In developing countries, where majority of children are infected before the age of 10, the prevalence in adults peaks to more than 80% before 50 years of age. In developed nations, serologic evidence of H. pylori is rarely found before 10 years of age, but increases to 10% in those between 18 and 30 years of age and to 50% in those older than 60.18 Within any age group the infection appears to be more common in Hispanics and the blacks compared to the white population; these differences are probably in part related to socioeconomic factors.1
The increased prevalence of infection with age was initially thought to represent a continuing rate of bacterial acquirement throughout one\\\'s lifetime. However, epidemiologic evidence now indicates most infections are acquired during childhood even in developed countries. Thus, the frequency of H. pylori infection for any age group in any locality reflects that particular cohort\\\'s rate of bacterial acquisition during childhood years.27
Four relevant studies examined the onset of new infection or re-infection. The Japanese study reported a decrease in 12-month incidence with age, 0.65% among 10-year-olds, 1.3% among 7-year-olds and 2.6% among 4-year-olds.7 A study from Bangladesh examined new infections from birth to 2 years of age in 258 children. They observed that children showing evidence of infection at 6 months of age increases to 49% by 2 years of age.28 An Israeli study29 showed less than 1% of new and re-infection in adult patients. However, the small sample size in this study limits preciseness of the estimate. An Italian study investigating the source of H. pylori infection in the neonatal period examined 172 new-borns for the onset of new infection or re-infections.30 According to this study, at 1 month 3% children were positive for H. pylori, but by 18 months all the infants had cleared the infection spontaneously.
Epidemiological evidence has shown that H. pylori is one of the most important pathogens for a wide spectrum of gastroduodenal diseases, including gastric malignancy. The incidence of gastric cancer varies with different geographic regions. Approximately 60 percent of gastric cancers occur in developing countries. The highest incidence rates are in Eastern Asia, the Andean regions of South America, and Eastern Europe, while the lowest rates are in North America, Northern Europe, and most countries in Africa and South Eastern Asian (Figure).1,2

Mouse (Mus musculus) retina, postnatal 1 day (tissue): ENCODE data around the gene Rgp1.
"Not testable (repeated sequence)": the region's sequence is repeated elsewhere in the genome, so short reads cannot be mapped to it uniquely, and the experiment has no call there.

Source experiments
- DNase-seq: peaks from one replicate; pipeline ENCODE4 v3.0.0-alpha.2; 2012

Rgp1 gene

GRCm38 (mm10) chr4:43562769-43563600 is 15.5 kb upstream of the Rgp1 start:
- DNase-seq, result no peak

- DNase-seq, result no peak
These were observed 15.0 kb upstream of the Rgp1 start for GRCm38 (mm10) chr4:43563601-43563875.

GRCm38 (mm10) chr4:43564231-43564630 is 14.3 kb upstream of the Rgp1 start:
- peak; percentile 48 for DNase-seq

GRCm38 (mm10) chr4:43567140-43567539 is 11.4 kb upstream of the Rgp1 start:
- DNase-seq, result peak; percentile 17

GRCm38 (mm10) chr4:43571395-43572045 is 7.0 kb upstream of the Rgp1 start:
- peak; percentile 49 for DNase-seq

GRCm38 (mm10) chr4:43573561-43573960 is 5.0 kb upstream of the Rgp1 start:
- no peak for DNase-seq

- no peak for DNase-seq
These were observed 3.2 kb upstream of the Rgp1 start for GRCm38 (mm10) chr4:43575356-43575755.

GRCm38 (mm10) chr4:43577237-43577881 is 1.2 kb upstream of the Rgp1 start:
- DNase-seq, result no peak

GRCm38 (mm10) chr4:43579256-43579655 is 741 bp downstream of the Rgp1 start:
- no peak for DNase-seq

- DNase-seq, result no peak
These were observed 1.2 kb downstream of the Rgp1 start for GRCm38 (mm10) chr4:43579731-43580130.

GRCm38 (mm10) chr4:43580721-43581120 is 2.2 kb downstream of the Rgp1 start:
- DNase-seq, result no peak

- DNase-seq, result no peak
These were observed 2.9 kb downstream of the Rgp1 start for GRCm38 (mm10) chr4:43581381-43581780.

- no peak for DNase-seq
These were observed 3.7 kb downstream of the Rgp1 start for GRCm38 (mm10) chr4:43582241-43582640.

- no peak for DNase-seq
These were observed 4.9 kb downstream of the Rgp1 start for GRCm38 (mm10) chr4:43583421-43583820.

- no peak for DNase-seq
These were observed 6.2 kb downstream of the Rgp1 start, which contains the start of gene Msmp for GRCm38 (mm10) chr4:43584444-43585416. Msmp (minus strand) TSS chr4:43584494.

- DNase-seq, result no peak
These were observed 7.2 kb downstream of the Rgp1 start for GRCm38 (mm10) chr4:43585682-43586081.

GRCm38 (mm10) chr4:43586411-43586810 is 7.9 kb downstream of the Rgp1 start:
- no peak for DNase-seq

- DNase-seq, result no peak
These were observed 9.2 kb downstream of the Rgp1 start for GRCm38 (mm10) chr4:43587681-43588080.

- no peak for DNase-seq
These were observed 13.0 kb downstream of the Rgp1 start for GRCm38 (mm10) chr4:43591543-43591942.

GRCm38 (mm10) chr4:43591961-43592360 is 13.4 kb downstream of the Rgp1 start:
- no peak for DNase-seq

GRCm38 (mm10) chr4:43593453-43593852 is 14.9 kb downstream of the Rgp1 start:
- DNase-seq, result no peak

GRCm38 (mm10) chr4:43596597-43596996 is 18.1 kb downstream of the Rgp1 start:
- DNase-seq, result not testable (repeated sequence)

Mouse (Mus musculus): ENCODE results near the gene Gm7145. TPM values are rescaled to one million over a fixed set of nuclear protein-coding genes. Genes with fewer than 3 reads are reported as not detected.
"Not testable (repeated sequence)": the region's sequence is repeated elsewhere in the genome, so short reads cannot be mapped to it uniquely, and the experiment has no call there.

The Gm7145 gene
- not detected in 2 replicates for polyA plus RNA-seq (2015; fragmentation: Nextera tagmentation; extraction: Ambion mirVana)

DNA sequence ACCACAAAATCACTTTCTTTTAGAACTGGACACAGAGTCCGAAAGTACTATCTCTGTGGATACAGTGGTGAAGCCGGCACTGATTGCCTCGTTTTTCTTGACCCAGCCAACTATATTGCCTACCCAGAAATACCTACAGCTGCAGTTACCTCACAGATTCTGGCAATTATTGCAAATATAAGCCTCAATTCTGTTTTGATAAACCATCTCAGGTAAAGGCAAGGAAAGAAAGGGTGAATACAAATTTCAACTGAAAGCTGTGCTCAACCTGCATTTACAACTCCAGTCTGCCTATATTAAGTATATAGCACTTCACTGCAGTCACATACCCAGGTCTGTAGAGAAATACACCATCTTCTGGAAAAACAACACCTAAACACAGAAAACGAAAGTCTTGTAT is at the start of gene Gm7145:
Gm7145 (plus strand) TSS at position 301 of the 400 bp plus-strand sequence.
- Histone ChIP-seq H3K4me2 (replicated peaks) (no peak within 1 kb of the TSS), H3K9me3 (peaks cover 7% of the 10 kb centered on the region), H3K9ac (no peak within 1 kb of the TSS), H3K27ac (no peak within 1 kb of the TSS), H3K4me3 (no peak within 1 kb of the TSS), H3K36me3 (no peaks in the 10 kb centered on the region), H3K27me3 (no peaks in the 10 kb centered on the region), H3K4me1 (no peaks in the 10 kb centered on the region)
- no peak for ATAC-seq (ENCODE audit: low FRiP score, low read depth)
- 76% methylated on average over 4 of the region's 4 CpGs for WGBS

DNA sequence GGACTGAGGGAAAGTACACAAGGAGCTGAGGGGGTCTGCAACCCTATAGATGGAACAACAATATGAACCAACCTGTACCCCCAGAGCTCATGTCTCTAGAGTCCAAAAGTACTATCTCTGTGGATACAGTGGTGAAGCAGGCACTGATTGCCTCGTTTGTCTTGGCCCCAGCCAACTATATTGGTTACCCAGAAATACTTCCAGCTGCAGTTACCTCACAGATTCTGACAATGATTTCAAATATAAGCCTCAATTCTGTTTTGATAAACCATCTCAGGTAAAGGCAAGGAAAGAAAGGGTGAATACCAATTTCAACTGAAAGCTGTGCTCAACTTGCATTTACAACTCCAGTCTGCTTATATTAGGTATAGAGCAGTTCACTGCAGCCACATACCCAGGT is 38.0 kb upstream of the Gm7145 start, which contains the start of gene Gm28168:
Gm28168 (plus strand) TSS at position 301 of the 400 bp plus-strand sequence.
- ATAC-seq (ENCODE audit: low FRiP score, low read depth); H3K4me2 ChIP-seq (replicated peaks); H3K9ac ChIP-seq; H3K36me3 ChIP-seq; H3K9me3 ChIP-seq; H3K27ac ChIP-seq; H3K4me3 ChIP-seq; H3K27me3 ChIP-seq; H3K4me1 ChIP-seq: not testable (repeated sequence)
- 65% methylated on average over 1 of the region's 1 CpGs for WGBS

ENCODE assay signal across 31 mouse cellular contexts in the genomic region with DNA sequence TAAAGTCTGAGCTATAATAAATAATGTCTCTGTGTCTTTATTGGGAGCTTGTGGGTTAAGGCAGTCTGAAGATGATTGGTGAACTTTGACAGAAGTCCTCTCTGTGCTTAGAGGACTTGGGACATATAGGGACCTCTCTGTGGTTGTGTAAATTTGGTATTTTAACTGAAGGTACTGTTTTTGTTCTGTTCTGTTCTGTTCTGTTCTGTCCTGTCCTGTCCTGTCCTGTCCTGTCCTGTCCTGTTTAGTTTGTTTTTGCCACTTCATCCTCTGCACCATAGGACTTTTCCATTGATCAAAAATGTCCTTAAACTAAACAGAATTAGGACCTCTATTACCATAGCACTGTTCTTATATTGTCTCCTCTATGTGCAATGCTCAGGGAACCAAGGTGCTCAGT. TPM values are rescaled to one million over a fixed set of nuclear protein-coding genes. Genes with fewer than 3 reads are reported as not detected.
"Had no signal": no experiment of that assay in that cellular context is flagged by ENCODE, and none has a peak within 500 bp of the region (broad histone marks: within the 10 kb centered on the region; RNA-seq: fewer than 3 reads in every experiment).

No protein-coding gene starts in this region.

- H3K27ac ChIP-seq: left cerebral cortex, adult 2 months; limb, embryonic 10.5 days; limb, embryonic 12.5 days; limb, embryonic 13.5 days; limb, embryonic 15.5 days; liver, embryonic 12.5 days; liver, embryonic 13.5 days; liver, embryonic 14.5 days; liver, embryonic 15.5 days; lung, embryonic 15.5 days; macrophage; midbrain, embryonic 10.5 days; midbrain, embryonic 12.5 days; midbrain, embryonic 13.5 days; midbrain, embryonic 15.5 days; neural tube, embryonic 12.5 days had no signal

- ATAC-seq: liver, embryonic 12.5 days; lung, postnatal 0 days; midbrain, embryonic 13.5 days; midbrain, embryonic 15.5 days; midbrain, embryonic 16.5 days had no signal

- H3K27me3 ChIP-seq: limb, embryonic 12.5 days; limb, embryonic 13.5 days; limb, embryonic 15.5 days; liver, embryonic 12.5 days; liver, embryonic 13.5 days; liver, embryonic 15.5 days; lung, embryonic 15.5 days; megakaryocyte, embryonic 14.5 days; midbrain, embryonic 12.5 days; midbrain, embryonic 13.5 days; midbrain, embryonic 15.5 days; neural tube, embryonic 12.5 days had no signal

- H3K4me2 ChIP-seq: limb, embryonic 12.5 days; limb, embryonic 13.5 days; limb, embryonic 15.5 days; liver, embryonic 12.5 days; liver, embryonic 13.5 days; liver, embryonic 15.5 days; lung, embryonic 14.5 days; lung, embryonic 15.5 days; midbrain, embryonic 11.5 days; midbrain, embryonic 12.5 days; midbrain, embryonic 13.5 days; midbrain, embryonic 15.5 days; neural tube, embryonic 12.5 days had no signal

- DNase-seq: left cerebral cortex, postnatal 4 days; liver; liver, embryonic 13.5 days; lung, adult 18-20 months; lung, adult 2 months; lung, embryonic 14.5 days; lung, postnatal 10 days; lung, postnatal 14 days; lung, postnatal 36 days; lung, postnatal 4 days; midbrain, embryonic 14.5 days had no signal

Despite extensive elaboration in literature of a variety of factors delineating the causative links of H. pylori infection been discussed in epidemiologic studies, the knowledge of transmission modes and reservoirs remain poor. However, some routes, such as gastro-oral, faeco-oral, oral-oral and iatrogenic transmission have been described.31
Intra-familial transmission has long been thought to be a major mode of transmission. Weyermann et al32 determined the independent contribution of mothers, fathers and siblings in German population to acquirement of H. pylori during childhood. Chances among children for having an infected father or sibling were decreased in German population when compared to other studies. Infection status of siblings appears to matter more in populations where large families are common. Compared to other family members, the infection status of mother is more strongly associated with household hygiene and other risk factors.32 A Brazilian cross-sectional study demonstrated that infected mothers were almost 20 times more likely to have an H. pylori-positive child, particularly mothers infected with CagA-positive strains.15 A study in Turkey25 screened asymptomatic children for H. pylori and reported a higher prevalence of infection in mothers of infected children. All of these studies concluded that the spread of infection is from person-to-person which seems to occur predominantly within families and the most probable cause of intra-familial transmission are mothers.
Iatrogenic transmission has been documented following the use of a variety of inadequately disinfected gastric devices, endoscopes, and endoscopic accessories. Adequate sterilisation and disinfection of endoscopes has reduced the incidence of transmission. In addition, gastroenterologists and nurses appear to be at increased risk for acquiring H. pylori; this is most probably due to occupational exposure to infected gastric secretions.33
Faeco-oral transmission and oral-oral transmission of bacteria is also possible. Contaminated water supplies in developing countries may serve as an environmental source of bacteria. Children who regularly swim in rivers, streams, pools, drink stream water, or eat uncooked vegetables are more likely to be infected.31 Organisms have been identified in dental plaque, and the habit of feeding children with pre-masticated food commonly transmits the bacteria.34
Re-infection with H. pylori following successful bacterial cure is unusual. Recurrence of infection most commonly represents recrudescence of the original bacterial strain. In adults, re-acquisition of bacteria occurs in less than 2% of persons per year, a rate that is similar to primary adult acquisition of infection. The low re-infection rate in adults supports the lower risk for infection during adulthood, although acquired immunity conferred by primary infection may also be important.1